Women’s rowing coach Barney Williams resigns in mutual agreement with UVic

Campus News

After multiple investigations, a lawsuit, and an alumni letter, Williams is moving on 

Elk Lake, where vikes rowing teams train
Elk Lake, where the Vikes rowing team trains. Photo by Kate Korte.

UVic Women’s Rowing Coach Barney Williams has resigned in a mutual agreement with UVic. Since 2019, at least 17 individuals have either formally complained or spoke to the press with allegations against Williams. 

“Both the department and Williams have determined it’s in the best interest of the rowing program for him to step away from his position as women’s rowing head coach so that the circumstances associated with the 2018/19 season are not a continuing distraction for the program,” read today’s press release.

UVic says Williams had some “some significant personal challenges over the past three years.” Williams was hired in July 2018 and allegations of abuse began to surface in September.

In addition to the four individuals who formally complained to UVic’s Equity and Human Resources office (EQHR), nine rowers alleged abuse in Natasha Simpson’s original Martlet article or to Laura Kane at the Canadian Press. Three Cornell University rowers and one athlete from the “Row to the Podium” program, all of whom were previously coached by Williams, also came forward to Kane. 

Athletes allege they were forced to train while injured, pushed to return to practice when sick, publicly berated, pitted against their teammates, and suffered aggravated mental health issues. 

Former coxswain Lily Copeland is also involved in a lawsuit against UVic and Williams — Williams for allegedly aggravating her mental health concerns and UVic for their alleged negligence.

Copeland was on the team for the 2018-19 season. She alleges Williams yelled at her alone in a confined locker room and repeatedly mocked her in front of her teammates. 

In a court-filed response, the counsel for Williams and UVic denied these allegations. The response maintains that Williams’ conduct was “respectful and appropriate for team coaching designed to maximize performance.”

The response also states there were “no circumstances existed or were known to [the university] that [Copeland] was ever suffering harm,” and that Copeland “has not been harmed by her experience at UVic, nor from her relationship with Williams as her coach.”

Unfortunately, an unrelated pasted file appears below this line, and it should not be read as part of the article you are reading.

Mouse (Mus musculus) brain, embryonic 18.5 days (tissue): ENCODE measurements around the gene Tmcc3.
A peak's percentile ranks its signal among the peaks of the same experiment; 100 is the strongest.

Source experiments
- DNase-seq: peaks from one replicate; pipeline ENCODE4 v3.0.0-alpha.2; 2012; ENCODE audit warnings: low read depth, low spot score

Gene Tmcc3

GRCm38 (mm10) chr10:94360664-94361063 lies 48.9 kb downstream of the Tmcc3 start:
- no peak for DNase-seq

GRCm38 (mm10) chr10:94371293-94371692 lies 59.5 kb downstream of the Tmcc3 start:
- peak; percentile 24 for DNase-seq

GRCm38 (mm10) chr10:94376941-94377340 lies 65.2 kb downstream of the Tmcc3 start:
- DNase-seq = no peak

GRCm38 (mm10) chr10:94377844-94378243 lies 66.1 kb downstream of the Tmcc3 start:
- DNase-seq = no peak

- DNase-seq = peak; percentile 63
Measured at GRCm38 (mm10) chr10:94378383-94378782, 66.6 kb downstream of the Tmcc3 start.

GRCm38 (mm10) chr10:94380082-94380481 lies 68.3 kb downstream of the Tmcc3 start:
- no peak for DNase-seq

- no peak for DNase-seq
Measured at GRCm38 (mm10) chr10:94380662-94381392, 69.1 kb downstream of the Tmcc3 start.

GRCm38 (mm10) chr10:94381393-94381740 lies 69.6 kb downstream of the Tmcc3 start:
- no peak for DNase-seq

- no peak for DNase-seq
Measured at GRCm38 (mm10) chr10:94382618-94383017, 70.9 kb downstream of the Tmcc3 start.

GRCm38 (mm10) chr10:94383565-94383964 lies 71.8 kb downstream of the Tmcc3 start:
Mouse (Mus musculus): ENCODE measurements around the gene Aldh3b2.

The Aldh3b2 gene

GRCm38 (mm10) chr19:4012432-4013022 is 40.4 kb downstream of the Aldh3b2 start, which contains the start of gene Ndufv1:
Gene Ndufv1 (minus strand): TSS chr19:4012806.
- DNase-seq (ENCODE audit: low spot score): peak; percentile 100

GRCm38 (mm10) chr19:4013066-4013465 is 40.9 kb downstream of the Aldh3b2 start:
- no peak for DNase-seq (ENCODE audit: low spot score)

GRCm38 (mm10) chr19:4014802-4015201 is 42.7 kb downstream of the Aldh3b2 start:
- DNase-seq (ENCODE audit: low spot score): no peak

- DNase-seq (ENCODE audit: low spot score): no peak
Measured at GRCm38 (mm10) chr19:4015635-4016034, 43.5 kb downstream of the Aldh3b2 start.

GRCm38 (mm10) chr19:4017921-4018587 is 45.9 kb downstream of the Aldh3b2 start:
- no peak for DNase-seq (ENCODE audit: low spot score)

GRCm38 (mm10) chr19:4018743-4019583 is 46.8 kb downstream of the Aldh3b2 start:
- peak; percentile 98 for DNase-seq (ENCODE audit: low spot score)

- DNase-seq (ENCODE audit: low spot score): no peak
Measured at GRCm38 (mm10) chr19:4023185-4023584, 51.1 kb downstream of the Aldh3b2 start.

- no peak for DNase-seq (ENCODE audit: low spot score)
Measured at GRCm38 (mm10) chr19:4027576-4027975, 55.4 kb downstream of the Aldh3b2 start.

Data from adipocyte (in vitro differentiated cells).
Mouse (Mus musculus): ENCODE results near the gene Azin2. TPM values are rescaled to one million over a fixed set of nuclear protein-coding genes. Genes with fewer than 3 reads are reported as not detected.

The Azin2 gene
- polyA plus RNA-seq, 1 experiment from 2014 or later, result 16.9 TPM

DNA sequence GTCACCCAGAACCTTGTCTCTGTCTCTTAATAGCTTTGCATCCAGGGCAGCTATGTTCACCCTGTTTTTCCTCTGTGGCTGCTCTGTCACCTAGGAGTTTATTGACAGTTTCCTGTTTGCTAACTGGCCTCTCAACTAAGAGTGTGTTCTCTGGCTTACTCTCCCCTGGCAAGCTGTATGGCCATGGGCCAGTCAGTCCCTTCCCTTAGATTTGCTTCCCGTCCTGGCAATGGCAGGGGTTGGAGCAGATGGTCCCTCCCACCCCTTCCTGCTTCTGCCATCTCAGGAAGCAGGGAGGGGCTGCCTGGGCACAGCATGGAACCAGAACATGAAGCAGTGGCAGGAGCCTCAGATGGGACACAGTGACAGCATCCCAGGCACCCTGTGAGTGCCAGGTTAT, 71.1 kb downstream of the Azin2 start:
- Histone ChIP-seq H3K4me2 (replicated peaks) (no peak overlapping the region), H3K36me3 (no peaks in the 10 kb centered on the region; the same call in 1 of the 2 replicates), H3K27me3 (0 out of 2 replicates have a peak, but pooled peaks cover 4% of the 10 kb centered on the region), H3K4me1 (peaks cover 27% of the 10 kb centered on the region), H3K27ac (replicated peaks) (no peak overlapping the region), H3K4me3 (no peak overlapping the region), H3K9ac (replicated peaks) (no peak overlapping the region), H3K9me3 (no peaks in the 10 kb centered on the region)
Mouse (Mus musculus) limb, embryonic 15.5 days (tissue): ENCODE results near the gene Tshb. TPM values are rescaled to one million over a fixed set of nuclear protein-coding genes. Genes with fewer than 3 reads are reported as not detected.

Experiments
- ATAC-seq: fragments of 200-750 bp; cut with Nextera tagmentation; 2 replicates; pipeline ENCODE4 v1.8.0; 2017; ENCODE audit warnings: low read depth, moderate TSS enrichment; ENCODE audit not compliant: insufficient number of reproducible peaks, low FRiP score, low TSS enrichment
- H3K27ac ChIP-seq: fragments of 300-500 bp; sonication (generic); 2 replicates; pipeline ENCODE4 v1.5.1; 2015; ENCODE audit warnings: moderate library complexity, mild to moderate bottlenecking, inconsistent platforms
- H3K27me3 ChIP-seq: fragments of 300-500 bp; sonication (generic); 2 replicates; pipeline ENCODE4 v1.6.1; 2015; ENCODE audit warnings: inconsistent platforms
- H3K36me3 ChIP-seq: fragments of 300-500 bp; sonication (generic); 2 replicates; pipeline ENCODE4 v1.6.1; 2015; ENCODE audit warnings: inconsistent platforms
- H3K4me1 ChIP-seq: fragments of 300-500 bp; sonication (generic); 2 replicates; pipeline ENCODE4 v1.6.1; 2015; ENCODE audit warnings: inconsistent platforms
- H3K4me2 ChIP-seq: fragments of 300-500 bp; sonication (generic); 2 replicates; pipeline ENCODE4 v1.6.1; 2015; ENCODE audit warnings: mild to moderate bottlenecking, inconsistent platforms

Three months after Williams was hired, and again in January 2019, Copeland says she met with then-Associate Director of Sport James Keogh about Wiliams’ conduct, according to the lawsuit. 

Keogh was aware of these concerns for at least four months before circulating an online survey about the coach in March. At this point, Copeland filed a formal complaint with EQHR and Rowing Canada. Williams was placed on leave temporarily but returned to coaching in the fall of 2019.

Copeland was one of four individuals who formally complained to EQHR about Williams during the 2018-19 season. The university evaluated the complaints under the discrimination and harrasment policy — a policy that does not contain a definition for “abuse” or the words “sport,” “coach,” or “athlete”. The results of the EQHR’s investigations have not been made public.

Over 60 Vikes rowing alumni signed a letter in May 2020 calling on the university to take further action and re-conduct the investigation into Williams under a SafeSport policy. 

“UVic is essentially saying to these athletes ‘sorry, you’ll be a footnote in history as the last athletes to have their complaints dealt with under the old policy,’” the alumni letter reads. 

In fall 2019, UVic put in place a set of initiatives to support their varsity athletes and added two prominent mentors to support their rowing program. Williams was also participating in professional development programs that focus on conflict resolution and communication. The university began the process of creating their own coaches’ conduct policy, which was unveiled in October 2020.

In the press release today, Director of Varsity Performance Sport Nick Clarke says the focus going forward will be on ensuring student-athletes are supported. 

“Our main focus at this moment is squarely on the student-athletes,” said Clarke. “We recognize that this was difficult and unexpected news for them. We are committed to continuing to provide the student athletes and other members of the team the necessary support and resources to focus on their health, safety, and academic achievement and to begin preparation for the seasons to come.”

In the Martlet’s previous coverage, Williams and UVic declined to comment on the lawsuit as it is before the courts.